Peter Mac is the joint winner of the prestigious 2021 Australian Clinical Trials Alliance Trial of the Year Award.

The Study Team took out the honour for the proPSMA Study which found that a new molecular imaging technique is more accurate than conventional medical imaging, and recommends the scans be introduced into routine clinical practice.

The Award recognises a large team involved in the study. This features Professor Scott Williams who was the Peter Mac Primary Investigator and instrumental in the conception of the study – having previously run a randomised trial of flurocholine PET in prostate cancer that formed the basis of the proPSMA study. Study managers from the Centre for Biostatistics and Clinical Trials (BaCT) included Biostatistician Emma Link and BaCT Director Alison Hall.

Study chair, Professor Michael Hofman, accepted the Trial of the Year Award at a ceremony at the Melbourne Exhibition Centre on Thursday evening. 

“Winning Trial of the Year is an incredible honour for our team and testament to the world-leading research being undertaken by the team at Peter Mac and around Australia,” Professor Hofman said.

“The ProPSMA study is a game-changer and demonstrates how this new technology  improves outcomes for men with prostate cancer, by helping doctors decide whether to offer a localised treatment, such as surgery or radiotherapy, or to use more advanced treatments to treat the whole body if the cancer has already spread.”

During the trial, 300 men with newly diagnosed prostate cancer participated across ten sites.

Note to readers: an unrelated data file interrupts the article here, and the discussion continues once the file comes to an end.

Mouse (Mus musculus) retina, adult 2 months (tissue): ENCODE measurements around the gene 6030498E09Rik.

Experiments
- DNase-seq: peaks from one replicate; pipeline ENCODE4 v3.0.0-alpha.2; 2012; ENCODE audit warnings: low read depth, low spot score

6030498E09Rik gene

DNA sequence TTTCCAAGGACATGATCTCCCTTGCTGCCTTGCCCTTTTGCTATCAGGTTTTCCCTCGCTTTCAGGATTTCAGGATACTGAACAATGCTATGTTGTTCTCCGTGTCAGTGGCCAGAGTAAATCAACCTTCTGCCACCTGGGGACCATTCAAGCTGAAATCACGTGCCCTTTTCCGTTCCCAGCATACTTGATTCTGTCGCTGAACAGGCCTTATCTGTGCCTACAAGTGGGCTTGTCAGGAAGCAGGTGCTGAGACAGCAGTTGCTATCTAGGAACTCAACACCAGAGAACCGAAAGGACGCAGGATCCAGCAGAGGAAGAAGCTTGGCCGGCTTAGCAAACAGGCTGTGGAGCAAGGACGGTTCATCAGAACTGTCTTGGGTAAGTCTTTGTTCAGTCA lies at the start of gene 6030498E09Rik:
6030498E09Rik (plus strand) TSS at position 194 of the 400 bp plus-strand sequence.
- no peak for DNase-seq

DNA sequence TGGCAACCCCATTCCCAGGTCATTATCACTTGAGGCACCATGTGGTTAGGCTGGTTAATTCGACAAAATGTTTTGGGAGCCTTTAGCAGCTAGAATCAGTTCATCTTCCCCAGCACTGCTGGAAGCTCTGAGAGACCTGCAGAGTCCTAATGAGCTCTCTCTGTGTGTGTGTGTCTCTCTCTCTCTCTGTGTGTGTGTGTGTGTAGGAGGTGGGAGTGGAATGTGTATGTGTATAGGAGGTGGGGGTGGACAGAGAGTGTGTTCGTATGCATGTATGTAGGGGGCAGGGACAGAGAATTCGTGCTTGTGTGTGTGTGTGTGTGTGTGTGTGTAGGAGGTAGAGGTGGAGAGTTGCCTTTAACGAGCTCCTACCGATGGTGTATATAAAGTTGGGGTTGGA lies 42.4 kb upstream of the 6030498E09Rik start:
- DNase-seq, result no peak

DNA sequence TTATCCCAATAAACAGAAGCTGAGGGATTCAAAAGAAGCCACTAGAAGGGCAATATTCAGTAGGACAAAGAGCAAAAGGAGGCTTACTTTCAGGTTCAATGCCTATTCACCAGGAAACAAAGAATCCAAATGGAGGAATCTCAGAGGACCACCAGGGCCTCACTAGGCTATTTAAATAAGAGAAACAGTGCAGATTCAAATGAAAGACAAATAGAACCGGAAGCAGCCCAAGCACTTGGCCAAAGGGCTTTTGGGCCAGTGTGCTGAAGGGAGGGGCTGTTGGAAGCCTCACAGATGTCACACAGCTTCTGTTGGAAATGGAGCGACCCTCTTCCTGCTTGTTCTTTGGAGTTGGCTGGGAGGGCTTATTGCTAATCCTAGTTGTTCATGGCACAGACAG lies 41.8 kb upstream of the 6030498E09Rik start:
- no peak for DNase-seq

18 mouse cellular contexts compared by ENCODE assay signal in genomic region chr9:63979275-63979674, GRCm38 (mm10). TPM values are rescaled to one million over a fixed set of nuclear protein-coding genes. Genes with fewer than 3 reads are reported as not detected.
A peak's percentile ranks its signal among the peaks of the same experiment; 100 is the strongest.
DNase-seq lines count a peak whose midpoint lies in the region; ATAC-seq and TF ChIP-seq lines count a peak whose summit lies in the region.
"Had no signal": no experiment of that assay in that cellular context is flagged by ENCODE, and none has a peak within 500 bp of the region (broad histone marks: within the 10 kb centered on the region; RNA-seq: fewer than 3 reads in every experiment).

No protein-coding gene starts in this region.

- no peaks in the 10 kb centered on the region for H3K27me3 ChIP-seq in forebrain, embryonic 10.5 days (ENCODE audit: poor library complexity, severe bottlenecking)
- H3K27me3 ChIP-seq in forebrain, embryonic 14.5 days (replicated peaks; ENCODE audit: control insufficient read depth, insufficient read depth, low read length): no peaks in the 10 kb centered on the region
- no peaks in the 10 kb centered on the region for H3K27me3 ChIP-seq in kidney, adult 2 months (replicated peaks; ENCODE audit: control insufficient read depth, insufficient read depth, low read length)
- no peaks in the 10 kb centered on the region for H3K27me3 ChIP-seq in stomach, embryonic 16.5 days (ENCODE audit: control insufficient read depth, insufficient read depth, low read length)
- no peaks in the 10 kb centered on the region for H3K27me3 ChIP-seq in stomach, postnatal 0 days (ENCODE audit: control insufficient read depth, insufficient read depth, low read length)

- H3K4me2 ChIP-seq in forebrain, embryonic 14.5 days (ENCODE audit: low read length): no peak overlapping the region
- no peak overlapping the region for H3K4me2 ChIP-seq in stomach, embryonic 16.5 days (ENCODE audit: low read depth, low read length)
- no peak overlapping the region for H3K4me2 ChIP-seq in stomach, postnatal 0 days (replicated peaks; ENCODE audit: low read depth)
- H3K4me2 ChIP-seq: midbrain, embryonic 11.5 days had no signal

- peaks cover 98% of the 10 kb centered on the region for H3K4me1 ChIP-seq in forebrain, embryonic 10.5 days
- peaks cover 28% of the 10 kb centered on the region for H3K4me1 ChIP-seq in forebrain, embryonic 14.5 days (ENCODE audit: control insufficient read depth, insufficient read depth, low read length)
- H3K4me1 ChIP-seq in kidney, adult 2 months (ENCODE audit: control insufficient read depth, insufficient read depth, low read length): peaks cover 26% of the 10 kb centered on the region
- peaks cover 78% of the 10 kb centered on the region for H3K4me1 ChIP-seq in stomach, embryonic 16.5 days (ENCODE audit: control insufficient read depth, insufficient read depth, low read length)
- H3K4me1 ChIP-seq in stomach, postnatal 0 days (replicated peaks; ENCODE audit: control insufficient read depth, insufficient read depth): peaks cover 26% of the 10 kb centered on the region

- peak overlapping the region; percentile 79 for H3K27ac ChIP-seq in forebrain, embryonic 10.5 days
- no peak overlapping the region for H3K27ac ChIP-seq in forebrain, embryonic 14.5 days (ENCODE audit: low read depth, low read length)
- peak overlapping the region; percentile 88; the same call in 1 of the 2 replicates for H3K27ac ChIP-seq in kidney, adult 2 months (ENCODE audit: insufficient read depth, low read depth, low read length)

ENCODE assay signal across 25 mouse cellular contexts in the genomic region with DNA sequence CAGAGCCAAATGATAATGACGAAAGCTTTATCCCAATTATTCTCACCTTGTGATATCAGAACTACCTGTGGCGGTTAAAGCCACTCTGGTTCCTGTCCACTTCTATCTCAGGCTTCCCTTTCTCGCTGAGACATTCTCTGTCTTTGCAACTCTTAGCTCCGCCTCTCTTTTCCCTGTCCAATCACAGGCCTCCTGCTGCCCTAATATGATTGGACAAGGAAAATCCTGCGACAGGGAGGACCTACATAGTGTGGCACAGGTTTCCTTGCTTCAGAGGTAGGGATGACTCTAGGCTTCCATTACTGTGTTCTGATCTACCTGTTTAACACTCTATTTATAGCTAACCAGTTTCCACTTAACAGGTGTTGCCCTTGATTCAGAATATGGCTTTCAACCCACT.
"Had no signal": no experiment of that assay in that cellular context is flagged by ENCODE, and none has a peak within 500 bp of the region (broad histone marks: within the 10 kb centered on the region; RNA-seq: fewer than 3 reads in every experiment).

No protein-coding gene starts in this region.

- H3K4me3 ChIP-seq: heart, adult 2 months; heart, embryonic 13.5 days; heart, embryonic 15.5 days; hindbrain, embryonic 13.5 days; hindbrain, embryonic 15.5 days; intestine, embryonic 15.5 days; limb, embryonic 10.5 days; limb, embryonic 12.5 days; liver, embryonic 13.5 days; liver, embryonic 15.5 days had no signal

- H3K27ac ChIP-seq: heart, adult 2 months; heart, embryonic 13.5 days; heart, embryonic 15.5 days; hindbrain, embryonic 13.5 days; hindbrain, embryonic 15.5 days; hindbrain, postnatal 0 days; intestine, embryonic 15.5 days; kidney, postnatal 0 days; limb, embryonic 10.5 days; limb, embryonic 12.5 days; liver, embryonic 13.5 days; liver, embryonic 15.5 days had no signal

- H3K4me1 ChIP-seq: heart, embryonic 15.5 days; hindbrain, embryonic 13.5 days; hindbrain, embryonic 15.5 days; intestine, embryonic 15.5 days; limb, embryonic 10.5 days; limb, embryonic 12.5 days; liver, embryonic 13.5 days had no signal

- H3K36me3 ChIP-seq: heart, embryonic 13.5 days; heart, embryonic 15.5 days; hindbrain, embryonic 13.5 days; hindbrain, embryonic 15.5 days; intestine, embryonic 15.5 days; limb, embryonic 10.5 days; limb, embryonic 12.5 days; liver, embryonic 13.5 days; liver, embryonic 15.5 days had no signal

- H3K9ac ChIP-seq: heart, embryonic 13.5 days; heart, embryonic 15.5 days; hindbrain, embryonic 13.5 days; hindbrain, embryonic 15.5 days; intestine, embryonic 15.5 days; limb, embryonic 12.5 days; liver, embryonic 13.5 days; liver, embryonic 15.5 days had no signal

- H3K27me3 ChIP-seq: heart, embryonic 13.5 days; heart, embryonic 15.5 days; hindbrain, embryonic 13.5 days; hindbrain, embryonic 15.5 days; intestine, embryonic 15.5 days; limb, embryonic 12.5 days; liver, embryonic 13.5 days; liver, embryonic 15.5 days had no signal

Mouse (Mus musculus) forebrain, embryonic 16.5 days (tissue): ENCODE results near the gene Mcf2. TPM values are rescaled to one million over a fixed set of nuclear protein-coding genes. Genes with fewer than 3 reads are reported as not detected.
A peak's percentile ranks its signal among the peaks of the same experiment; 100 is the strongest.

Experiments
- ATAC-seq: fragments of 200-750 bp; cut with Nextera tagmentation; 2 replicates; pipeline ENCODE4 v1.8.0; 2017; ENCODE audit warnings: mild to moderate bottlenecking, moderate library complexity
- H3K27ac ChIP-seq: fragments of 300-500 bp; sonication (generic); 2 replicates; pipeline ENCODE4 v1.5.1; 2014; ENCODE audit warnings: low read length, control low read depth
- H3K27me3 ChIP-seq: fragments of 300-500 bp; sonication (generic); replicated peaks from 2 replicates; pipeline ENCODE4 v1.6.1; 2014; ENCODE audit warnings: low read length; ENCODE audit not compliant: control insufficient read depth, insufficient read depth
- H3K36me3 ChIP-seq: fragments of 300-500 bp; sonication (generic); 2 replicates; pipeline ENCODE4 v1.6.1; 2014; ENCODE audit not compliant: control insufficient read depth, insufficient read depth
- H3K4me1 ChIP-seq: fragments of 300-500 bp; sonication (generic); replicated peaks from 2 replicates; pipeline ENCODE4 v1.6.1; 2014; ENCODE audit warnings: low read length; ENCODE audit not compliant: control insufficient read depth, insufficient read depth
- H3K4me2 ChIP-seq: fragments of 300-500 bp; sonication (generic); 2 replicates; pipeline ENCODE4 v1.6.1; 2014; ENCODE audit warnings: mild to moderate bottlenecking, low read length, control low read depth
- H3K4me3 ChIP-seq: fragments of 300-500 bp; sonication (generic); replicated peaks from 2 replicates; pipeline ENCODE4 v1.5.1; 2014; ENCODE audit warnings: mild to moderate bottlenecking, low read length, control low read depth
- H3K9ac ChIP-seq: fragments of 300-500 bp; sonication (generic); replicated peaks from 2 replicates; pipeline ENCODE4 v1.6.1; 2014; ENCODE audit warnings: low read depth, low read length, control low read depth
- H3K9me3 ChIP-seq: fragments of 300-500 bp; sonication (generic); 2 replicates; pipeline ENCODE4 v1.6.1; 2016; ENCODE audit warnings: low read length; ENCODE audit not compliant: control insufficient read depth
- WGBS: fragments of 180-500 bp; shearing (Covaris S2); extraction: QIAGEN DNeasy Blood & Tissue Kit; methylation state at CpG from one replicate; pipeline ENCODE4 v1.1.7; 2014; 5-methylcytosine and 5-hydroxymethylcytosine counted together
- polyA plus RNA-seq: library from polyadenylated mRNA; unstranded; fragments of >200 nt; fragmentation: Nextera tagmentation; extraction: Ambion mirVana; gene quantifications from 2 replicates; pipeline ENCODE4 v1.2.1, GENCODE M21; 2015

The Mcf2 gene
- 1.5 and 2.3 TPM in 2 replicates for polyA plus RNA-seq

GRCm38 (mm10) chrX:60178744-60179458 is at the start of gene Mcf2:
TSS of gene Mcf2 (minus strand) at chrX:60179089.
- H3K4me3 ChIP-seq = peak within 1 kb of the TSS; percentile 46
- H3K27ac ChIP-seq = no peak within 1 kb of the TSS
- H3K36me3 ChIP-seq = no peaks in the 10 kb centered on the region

Each participant had a whole-body 3D scan using a radioactive substance that binds to a molecule - called prostate specific membrane antigen (PSMA) - found on the surface of prostate cancer cells. 

This was then followed by a PET/CT scan that produced detailed images of the cancer spread. 

The trial team found that PSMA PET/CT had an accuracy of 92% compared to 65% accuracy achieved with conventional imaging. The ProPSMA study has led to an application for funding of this technology by Medicare in Australia, currently being evaluated.

Peter Mac has pioneered this technique globally, performing the first PSMA PET scan in 2014, and using this to support a new “theranostic” treatment for prostate cancer in 2015.

Theranostic treatment for prostate cancer involves targeting PSMA – first with a radioactive molecule to reveal the cancer’s spread via a PET scan and then with a more potent radioactive molecule that can kill cancer cells.

Peter Mac was joint winner of the 2021 Australian Clinical Trials Alliance Trial of the Year Award with the Centre for Clinical Research in Emergency Medicine at Royal Perth Hospital’s Pneumothorax clinical trial.

ProPSMA was funded by a clinical trials grant from the Prostate Cancer Foundation of Australia and Movember. It was supported by two co-operative groups, the Australasian Radiopharmaceutical Trials Network (ArtNET) and the ANZUP Cancer Trials Group.

Find out more about ProsTIC and the ProPSMA trial.